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DNSFookup : DNS Rebinding Toolkit

DnsFookup is a DNS Rebinding freamwork containing:

  • a dns server obviously
  • web api to create new subdomains and control the dns server, view logs, stuff like that
  • shitty react app to make it even more comfy

What does it do?

It lets you create dns bins like a burp collaborator but it adds a bit more features… (at least it tries to)

You can specify what ips should it resolve to and how many times, for now it only supports A records 🙁

Then you can see where it was requested from, what did it resolve to,… in logs

How to run it?

First of all, check the configuration in .py files, it’s usually marked by

“””
*** CONFIG ***
“””

You also should not forget to change docker and redis passwords in

  • docker-compose.yml
  • app.py
  • dns_resources

#Set up postgres and redis
sudo docker-compose up

#in ./BE
pip3 install -r requirements.txt
python3 dns.py # to start the dns server

#for testing purposes development server is enough I think
FLASK_APP=app.py
FLASK_ENV=development
flask run

#then in ./FE
npm install
npm start

API Documentation

For api to work you will need to be signed in – API is using bearer tokens for authentication and Content-Type has to be set to application/json

Registration /auth/signup

POST /auth/signup JSON body:

{
“username”: “marek”,
“password”: “ffffffff”
}

  • Response:

{
“name”: “marek”,
“access_token”: “eyJuYW1lIjoiMTMzMzMzMzMzMzMzMzMzMzMzMzMzMzMzMzMzMzMzMzMzMzMzMzMzMzMzMzMzMzMzMzMzMzMzMzMzMzMzMzMzMzMzMzMzMzMzMzMzMzMzMzMzMzMzMzMzNyBTZUtyM1QgVDBLM24ifQo=”
}

Login /auth/login (it’s the same as signup)

POST /auth/login JSON body:

{
“username”: “marek”,
“password”: “ffffffff”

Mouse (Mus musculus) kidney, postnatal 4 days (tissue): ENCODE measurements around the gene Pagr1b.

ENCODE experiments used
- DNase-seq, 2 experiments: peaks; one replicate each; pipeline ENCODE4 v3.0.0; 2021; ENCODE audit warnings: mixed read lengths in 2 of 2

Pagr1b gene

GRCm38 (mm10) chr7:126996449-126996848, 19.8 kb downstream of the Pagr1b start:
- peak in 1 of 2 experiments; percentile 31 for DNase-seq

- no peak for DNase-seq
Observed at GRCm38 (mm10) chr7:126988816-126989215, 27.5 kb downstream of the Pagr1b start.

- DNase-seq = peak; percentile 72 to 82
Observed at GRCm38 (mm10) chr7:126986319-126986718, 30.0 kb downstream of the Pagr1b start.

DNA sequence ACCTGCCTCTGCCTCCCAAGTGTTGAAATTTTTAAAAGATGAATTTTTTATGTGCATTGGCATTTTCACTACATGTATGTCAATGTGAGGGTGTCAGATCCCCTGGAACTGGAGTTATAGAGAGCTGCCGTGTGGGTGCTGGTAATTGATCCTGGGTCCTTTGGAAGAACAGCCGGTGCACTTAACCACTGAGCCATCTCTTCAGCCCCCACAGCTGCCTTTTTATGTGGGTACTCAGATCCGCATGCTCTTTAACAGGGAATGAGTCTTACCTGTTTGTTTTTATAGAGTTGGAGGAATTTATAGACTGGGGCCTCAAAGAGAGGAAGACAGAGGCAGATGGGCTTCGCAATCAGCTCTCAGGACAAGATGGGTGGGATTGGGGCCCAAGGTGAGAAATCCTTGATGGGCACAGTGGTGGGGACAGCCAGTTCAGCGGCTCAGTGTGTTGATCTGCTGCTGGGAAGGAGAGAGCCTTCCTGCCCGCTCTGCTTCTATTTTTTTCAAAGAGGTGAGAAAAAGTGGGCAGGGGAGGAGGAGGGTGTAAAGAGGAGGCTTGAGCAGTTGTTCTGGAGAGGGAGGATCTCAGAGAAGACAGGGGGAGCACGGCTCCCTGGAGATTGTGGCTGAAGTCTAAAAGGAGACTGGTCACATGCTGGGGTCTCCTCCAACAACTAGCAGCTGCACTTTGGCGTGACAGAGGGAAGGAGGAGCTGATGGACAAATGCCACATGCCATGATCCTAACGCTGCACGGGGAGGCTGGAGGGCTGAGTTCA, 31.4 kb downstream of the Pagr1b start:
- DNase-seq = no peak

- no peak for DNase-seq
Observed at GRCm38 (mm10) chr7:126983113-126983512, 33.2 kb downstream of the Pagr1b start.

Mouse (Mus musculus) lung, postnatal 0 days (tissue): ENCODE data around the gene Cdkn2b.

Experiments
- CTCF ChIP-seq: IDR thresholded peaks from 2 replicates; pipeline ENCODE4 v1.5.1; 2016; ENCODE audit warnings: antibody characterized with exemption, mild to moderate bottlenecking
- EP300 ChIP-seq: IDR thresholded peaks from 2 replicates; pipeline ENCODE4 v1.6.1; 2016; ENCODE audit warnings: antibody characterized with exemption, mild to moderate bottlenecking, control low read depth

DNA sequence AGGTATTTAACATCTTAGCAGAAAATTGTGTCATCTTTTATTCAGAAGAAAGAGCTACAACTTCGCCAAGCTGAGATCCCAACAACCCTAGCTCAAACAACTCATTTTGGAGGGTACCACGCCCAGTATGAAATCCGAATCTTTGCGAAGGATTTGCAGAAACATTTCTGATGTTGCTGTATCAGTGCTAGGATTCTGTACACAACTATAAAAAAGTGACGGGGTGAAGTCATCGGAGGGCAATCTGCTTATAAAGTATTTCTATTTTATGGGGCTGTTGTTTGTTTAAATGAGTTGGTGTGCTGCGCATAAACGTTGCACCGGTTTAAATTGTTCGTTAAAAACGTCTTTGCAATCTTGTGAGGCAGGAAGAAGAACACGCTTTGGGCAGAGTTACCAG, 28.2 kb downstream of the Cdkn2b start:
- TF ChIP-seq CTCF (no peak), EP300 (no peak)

}

  • Response:

{
“name”: “marek”,
“access_token”: “eyJuYW1lIjoiMTMzMzMzMzMzMzMzMzMzMzMzMzMzMzMzMzMzMzMzMzMzMzMzMzMzMzMzMzMzMzMzMzMzMzMzMzMzMzMzMzMzMzMzMzMzMzMzMzMzMzMzMzMzMzMzMzMzNyBTZUtyM1QgVDBLM24ifQo=”
}

Logout /auth/logout

POST /auth/logout

Json body can be left blank

  • Response:

{
“message”: “Access token has been revoked”
}

Get Username

GET /api/user

  • Response:

{
“name”: “marek”
}

Create new token /api/fookup/new

POST /api/fookup/new JSON body:

{
“name”:”dsads”,
“ip_props”:
{
“1”:{
“ip”:”123.0.0.1″
,”repeat”:13
},
“2”:{
“ip”:”3.2.1.1″,
“repeat”: “4ever”
}
}
}

To get this straight

  • "name" is the name if the dns bin – it comes handy in frontend app
  • "ip_props" is where the magic happens
    • "somenumber" – these numbers have to be in order from 1 to how much you want (max 32), so no random numbers… the dns server will go from “1” and repeat the ip one after another as supplied, when it comes to the last ip, it will reset the counter and go from “1” again, if "4ever" is supplied in repeat field this loop will not continue and domain remains stuck on the 4ever IP
      • "ip" – this is the ip to resolve
      • "repeat" – how many times this ip should be resolved – this can be set to any positive integer or “4ever” to never stop resolving this ip after program gets to it
  • Response:

{
“subdomain”: “0dd4d9083d7647e1a5fd5f1444e655ce.gel0.space”
}

this is the domain that will do the magic

Example

let’s say we supplied this

{
“name”:”dsads”,
“ip_props”:
{
“1”:{
“ip”:”1.1.1.1″
,”repeat”:2
},
“2”:{
“ip”:”2.2.2.2″,
“repeat”: 1
}
}
}

and we are running host command against this domain

$host {domain}
{domain} has address 1.1.1.1

$host {domain}